First, the good news for DeKalb County property owners: No tax hike is included in the 2013 budget county commissioners are expected to approve Tuesday.
The potential bad news: business leaders think one of the proposals to get the budget down will end up hurting DeKalb’s ability to recruit and retain businesses, which could translate into ongoing service cuts or tax hikes for years to come.
“People think we’re a beer and wine distributor, but what we are to most people is a generator of property taxes and collector of local taxes,” said Steve Craine, who recently stepped down as CEO and now works as a consultant for Eagle Rock Distributing. “People in business are shaking their heads, because you don’t get the feeling the county cares about making the changes to keep that money flowing.”
The problem is that $600,000 that’s included in an earlier budget proposal to fix the county’s woefully outdated permitting and licensing system — all of the paperwork needed to get new businesses up and running and expanding ones already on the ground — is now gone.
The funding wasn’t in the cards when DeKalb CEO Burrell Ellis in December proposed a 1.69 mill increase in the 2013 budget, or about $45 more a year in taxes on a home valued at $200,000.
But after ending 2012 with nearly $9 million more than expected, Ellis last month adjusted the proposal to .64 mills – or about $20 for the same home. The new proposal called for funneling $900,000 into its overwhelmed planning department. That bureaucracy – which oversees everything from reviews for new sites to building permits to business licenses – has the main source of complaints from companies and business groups for years.
Gripes began when DeKalb began slashing its planning staff about five years ago as money from property taxes dried up from the down economy.
After eliminating two code officers in 2013, it will have just 60 full-time workers to handle nearly every step of the development process.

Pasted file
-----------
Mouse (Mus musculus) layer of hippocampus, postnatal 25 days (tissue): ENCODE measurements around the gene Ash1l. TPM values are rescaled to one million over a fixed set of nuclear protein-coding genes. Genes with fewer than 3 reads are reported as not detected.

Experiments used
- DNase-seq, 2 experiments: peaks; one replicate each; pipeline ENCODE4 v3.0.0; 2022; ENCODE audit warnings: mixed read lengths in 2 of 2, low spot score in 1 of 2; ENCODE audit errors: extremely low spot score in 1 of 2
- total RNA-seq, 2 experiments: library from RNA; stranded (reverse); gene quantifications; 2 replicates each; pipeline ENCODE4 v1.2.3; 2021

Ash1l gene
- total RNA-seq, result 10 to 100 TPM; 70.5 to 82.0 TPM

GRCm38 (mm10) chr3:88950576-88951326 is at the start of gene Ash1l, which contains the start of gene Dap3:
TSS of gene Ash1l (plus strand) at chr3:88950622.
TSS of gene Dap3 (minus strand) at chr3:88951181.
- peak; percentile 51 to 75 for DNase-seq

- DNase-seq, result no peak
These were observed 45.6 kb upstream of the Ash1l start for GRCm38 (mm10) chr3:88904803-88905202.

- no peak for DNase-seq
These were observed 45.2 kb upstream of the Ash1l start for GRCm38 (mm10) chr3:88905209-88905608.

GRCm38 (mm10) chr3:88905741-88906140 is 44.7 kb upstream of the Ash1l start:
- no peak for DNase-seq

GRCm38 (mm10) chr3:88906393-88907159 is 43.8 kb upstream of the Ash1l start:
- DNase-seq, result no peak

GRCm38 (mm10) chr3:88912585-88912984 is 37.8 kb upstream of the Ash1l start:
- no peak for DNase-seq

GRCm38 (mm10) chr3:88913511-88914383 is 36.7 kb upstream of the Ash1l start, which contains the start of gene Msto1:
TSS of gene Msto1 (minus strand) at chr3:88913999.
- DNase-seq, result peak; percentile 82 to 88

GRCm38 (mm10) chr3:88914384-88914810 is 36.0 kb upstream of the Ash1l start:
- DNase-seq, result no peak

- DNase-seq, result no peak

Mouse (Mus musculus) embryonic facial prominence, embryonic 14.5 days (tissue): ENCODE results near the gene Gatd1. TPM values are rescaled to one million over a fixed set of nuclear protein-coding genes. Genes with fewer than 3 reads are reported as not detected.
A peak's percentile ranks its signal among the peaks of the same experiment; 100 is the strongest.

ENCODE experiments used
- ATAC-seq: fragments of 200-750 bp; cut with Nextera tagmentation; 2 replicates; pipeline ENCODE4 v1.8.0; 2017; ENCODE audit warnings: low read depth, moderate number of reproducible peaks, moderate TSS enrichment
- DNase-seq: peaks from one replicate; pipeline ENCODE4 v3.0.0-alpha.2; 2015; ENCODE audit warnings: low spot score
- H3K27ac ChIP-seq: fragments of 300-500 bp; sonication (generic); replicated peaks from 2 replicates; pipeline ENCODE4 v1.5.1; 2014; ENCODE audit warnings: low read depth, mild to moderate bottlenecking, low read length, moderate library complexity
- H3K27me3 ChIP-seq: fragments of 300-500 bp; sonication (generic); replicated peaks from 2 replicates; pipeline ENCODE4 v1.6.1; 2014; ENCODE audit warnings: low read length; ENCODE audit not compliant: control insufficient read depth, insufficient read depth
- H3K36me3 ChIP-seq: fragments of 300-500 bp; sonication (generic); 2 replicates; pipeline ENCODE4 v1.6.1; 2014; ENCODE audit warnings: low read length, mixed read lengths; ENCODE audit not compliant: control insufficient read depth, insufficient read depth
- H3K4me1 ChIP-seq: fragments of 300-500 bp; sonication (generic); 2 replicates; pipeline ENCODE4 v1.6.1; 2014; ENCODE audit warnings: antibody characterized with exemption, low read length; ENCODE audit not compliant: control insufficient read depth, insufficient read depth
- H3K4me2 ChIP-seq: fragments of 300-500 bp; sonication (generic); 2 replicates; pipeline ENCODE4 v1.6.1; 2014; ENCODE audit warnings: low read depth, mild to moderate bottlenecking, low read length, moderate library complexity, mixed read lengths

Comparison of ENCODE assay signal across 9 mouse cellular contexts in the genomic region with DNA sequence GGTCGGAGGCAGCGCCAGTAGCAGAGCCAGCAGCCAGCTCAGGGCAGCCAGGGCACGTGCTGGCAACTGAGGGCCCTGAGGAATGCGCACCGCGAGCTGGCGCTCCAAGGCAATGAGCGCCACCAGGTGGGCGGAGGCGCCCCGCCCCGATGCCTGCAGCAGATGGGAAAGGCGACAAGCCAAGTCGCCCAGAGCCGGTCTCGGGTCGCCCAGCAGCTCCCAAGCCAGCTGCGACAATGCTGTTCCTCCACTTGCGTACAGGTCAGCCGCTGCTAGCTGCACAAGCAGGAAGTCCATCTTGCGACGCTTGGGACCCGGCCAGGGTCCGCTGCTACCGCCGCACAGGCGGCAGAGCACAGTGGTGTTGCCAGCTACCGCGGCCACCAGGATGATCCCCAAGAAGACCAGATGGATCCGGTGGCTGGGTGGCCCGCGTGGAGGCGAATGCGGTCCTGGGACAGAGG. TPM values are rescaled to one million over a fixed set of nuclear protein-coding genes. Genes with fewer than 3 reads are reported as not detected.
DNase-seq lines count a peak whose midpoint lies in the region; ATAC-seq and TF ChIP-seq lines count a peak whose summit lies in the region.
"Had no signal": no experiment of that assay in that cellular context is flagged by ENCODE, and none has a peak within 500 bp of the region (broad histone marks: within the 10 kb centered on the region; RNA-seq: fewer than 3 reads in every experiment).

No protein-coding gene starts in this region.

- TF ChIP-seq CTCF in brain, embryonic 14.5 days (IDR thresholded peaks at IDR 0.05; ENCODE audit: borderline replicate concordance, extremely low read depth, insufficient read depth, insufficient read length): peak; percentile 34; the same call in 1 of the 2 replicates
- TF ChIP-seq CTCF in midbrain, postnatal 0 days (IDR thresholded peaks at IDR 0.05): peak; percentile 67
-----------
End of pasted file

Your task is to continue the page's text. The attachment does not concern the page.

The result: Last year, the county took 42 days on average to issue a permit for a single-family home, the simplest type of construction. A permit for a new office took 99 days, or more than three months, according to county documents.
By comparison, officials in Cobb and Gwinnett say they issue permits for homes in two to four days. Nearly all commercial permits, no matter how complicated, are issued within a month.
“Less time waiting means more time working,” said Bryan Lackey, Gwinnett’s planning director.
Ellis recently hired Luz Borrero to update the department – which now handles all applications only on paper and typically after long waits in line – much as she fixed the same office in Atlanta.
Atlanta hired a consultant to help find bugs, then spent millions to update its computer systems and streamline the paperwork. In the end, it cut the wait for permits in half and, more importantly, buffered its image as business-friendly.
“There is a return on investment on these things,”said Borrero, who filled the newly created deputy chief operating director of development job in December. “Once you make the county much more attractive for businesses, you gain more economic development.”
County commissioners, while supporting the idea, are reluctant to commit the funds. They have agreed to spend $300,000 in 2013 – the money to pay a consulting firm to help analyze breakdowns in DeKalb’s process.
Lee May, who heads the commission’s budget committee, said the board can approve more money if that study is completed by year’s end.
But considering it will likely cost upward of $2 million to make the necessary fixes, most spending should come from next year’s budget, he said.
“The thing is, if we raise taxes, we need to make sure it’s a long-term strategic move,” May said. “That modest tax increase (Ellis proposed) is just to handle today, and it doesn’t mean we won’t need more in the near future.”
With home values continuing to slide in nearly all neighborhoods but those in Central DeKalb, though, even the small tax hike would not mean more taxes for most homeowners.
Residential values have plunged countywide by 24 percent since 2008. But commercial and industrial values have dropped just 8 and 16 percent, respectively, in that same time period.
Businesses also don’t qualify for a special sales tax in DeKalb that offsets residential property taxes.
That means DeKalb firms haven’t seen their tax bills drop in the down economy the way some homeowners have, and explains why some long-time champions of the county have soured on staying.
For Eagle Rock, it means after 24 years in DeKalb, the firm will move operations to Norcross by summer. The relocation means 185 lost jobs from near Stone Mountain and the chance to add 150 more that are moving to Gwinnett from the company’s Dalton location.
The move, announced last month, is an especially hard hit to the Stone Mountain Community Improvement District. The self-taxing district, created two years ago, had hoped to create 2,000 new jobs by year’s end in what is one of the last development zones in the unincorporated county.
Instead, district President Emory Morsberger said organizers are trying to halt the loss of jobs. “I know times are tough, ” said Morsberger, “but times are just going to get tougher if businesses keep moving out instead of in.”
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